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Frontal EEG asymmetry and later behavior vulnerability in infants with congenital visual impairment

O'Reilly, MA; Bathelt, J; Sakkalou, E; Sakki, H; Salt, A; Dale, NJ; de Haan, M; (2017) Frontal EEG asymmetry and later behavior vulnerability in infants with congenital visual impairment. Clinical Neurophysiology , 128 (11) pp. 2191-2199. 10.1016/j.clinph.2017.08.016. Green open access

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Abstract

OBJECTIVE: Young children with congenital visual impairment (VI) are at increased risk of behavioral vulnerabilities. Studies on ‘at risk’ populations suggest that frontal EEG asymmetry may be associated with behavioral risk. We investigated frontal asymmetry at 1 year (Time 1), behavior at 2 years (Time 2) and their longitudinal associations within a sample of infants with VI. Frontal asymmetry in the VI sample at 1 year was also compared cross-sectionally to an age-matched typically sighted (TS) group. METHODS: At Time 1, 22 infants with VI and 10 TS infants underwent 128-channel EEG recording. Frontal asymmetry ratios were calculated from power spectral density values in the alpha frequency band. At Time 2, Achenbach Child Behavior Checklist data was obtained for the VI sample. RESULTS: 63.6% of the VI sample and 50% of the TS sample showed left frontal asymmetry; no significant difference in frontal asymmetry was found between the two groups. 22.7% of the VI sample had subclinical to clinical range ‘internalizing’ behavior difficulties. Greater left frontal asymmetry at one year was significantly associated with greater emotionally reactive scores at two years within the VI sample (r = 0.50, p = 0.02). CONCLUSIONS: Left frontal asymmetry correlates with later behavior risk within this vulnerable population. SIGNIFICANCE: These findings make an important first contribution regarding the utility of frontal EEG asymmetry as a method to investigate risk in infants with VI.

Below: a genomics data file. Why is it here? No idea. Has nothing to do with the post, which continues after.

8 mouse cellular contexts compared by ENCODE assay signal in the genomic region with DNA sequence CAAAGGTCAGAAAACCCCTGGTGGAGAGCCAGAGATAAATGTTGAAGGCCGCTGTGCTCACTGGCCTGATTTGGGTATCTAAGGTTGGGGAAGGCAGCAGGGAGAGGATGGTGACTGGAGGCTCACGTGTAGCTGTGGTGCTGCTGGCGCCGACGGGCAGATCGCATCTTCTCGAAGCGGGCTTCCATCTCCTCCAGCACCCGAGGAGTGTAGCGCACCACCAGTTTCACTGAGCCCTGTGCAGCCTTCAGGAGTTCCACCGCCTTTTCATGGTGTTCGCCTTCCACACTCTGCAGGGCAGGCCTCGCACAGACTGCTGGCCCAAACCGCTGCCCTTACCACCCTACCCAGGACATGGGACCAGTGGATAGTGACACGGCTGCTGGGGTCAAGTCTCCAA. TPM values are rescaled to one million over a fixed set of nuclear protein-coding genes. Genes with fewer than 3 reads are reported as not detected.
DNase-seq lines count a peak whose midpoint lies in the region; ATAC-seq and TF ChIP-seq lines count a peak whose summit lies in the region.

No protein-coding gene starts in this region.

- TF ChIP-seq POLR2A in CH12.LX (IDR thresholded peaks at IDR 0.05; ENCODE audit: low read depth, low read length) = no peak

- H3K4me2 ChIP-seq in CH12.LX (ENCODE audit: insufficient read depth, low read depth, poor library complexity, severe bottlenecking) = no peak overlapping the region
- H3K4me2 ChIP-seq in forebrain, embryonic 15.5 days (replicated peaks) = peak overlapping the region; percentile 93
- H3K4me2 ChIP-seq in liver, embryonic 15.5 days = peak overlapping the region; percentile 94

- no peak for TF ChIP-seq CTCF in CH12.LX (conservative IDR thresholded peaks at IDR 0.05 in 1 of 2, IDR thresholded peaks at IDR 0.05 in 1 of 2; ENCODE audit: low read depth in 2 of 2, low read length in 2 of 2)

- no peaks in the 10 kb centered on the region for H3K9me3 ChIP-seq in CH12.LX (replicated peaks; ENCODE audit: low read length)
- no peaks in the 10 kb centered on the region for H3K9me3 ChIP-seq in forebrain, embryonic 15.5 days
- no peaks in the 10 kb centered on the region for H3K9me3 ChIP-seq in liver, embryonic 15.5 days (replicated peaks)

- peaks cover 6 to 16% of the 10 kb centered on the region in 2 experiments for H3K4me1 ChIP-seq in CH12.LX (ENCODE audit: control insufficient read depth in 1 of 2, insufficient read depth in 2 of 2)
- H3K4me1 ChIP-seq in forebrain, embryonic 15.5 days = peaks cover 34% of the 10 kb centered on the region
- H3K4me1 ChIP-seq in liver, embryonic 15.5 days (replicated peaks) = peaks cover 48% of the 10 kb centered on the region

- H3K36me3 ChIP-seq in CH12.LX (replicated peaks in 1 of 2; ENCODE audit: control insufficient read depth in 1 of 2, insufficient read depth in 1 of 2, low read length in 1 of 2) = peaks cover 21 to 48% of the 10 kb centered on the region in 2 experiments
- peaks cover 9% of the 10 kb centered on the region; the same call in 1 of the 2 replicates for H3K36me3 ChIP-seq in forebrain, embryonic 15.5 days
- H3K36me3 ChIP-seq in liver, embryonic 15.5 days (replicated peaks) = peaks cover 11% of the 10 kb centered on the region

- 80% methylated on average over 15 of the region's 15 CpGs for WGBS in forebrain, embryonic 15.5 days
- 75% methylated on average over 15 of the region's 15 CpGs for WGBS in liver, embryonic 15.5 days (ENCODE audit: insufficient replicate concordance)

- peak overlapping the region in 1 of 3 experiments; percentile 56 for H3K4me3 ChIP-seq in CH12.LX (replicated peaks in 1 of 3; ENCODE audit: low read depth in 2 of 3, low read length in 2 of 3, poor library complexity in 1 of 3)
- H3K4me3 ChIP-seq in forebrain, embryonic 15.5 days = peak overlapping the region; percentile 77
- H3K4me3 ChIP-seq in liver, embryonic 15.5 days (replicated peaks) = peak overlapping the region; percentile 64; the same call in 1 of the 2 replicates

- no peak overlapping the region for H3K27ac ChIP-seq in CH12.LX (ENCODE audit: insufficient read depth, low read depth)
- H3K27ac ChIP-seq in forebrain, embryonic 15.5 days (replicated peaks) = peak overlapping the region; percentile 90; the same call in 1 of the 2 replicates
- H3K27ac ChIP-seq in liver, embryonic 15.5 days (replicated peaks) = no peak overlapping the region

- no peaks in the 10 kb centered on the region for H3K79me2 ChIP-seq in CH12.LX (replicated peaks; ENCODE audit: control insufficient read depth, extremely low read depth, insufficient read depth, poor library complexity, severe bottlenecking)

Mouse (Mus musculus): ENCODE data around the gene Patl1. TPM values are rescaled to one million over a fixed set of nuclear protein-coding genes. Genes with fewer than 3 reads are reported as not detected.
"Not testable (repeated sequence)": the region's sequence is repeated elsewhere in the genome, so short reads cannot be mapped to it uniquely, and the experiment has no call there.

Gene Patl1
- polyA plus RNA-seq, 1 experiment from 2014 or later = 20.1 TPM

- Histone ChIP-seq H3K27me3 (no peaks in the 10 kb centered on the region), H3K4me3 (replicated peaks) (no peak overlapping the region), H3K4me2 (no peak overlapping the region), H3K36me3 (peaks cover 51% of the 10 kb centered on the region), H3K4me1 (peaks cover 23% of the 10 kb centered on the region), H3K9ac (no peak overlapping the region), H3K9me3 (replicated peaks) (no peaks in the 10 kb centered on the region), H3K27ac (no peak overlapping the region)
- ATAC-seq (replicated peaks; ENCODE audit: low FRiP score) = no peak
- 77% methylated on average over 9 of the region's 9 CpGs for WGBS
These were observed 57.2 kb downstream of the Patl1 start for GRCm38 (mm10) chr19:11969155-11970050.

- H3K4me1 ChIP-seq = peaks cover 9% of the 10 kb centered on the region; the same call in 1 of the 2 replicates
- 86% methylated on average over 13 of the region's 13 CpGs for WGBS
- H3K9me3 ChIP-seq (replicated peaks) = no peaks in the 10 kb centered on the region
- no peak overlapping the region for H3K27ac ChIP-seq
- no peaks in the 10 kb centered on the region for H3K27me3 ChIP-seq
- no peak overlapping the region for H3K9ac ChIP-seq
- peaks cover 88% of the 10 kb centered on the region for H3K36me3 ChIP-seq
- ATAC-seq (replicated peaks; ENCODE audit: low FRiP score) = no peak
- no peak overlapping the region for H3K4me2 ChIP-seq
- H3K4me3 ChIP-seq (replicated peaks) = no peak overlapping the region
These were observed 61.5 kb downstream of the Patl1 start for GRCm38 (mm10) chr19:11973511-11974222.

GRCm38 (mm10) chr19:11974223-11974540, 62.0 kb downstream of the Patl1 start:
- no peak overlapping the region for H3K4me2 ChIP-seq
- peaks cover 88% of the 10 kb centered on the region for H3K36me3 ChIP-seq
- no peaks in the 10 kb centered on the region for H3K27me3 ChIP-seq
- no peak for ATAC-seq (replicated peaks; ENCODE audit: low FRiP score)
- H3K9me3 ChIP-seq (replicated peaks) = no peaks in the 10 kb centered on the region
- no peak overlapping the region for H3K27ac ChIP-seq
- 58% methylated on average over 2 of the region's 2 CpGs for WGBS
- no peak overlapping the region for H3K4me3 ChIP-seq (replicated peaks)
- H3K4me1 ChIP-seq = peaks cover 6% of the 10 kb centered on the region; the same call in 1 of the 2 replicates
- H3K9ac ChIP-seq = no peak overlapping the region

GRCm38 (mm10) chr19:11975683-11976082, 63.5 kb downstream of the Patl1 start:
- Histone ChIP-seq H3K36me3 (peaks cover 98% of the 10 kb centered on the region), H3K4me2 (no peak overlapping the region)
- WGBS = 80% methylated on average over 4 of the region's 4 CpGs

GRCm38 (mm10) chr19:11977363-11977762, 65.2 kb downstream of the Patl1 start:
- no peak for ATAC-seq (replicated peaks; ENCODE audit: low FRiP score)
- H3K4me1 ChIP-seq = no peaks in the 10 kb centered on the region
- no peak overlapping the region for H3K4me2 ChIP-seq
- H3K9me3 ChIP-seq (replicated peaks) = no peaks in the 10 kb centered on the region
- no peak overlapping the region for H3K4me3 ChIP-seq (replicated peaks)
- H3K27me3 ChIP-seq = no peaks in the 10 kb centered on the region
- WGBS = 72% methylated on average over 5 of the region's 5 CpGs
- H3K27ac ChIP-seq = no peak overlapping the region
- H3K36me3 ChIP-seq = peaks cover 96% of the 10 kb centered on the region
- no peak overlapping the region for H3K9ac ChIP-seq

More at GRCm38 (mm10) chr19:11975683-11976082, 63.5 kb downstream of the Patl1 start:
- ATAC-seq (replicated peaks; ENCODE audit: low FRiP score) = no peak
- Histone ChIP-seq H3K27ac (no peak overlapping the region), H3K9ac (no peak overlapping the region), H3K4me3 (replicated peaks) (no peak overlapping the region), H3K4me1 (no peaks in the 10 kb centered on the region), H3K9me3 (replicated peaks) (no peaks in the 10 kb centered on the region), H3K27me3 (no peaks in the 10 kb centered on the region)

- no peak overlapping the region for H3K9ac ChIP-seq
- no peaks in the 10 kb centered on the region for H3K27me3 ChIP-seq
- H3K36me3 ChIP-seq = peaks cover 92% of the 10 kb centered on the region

Type: Article
Title: Frontal EEG asymmetry and later behavior vulnerability in infants with congenital visual impairment
Open access status: An open access version is available from UCL Discovery
DOI: 10.1016/j.clinph.2017.08.016
Publisher version: http://dx.doi.org/10.1016/j.clinph.2017.08.016
Language: English
Additional information: This version is the author accepted manuscript. For information on re-use, please refer to the publisher’s terms and conditions.
Keywords: Science & Technology, Life Sciences & Biomedicine, Clinical Neurology, Neurosciences, Neurosciences & Neurology, Frontal EEG asymmetry, Visual impairment, Vision, Vision disorders, Behavior, Infancy, Children, OPTIC-NERVE HYPOPLASIA, BRAIN ACTIVITY, ACTIVATION ASYMMETRY, APPROACH-WITHDRAWAL, APPROACH-MOTIVATION, PRESCHOOL-CHILDREN, DEPRESSED MOTHERS, ALPHA ASYMMETRY, SOCIAL-BEHAVIOR, EARLY-CHILDHOOD
UCL classification: UCL > Provost and Vice Provost Offices
UCL > Provost and Vice Provost Offices > School of Life and Medical Sciences
UCL > Provost and Vice Provost Offices > School of Life and Medical Sciences > Faculty of Pop Health Sciences > UCL GOS Institute of Child Health
UCL > Provost and Vice Provost Offices > School of Life and Medical Sciences > Faculty of Pop Health Sciences > UCL GOS Institute of Child Health > ICH Developmental Neurosciences Prog
URI: http://discovery.ucl.ac.uk/id/eprint/10059005
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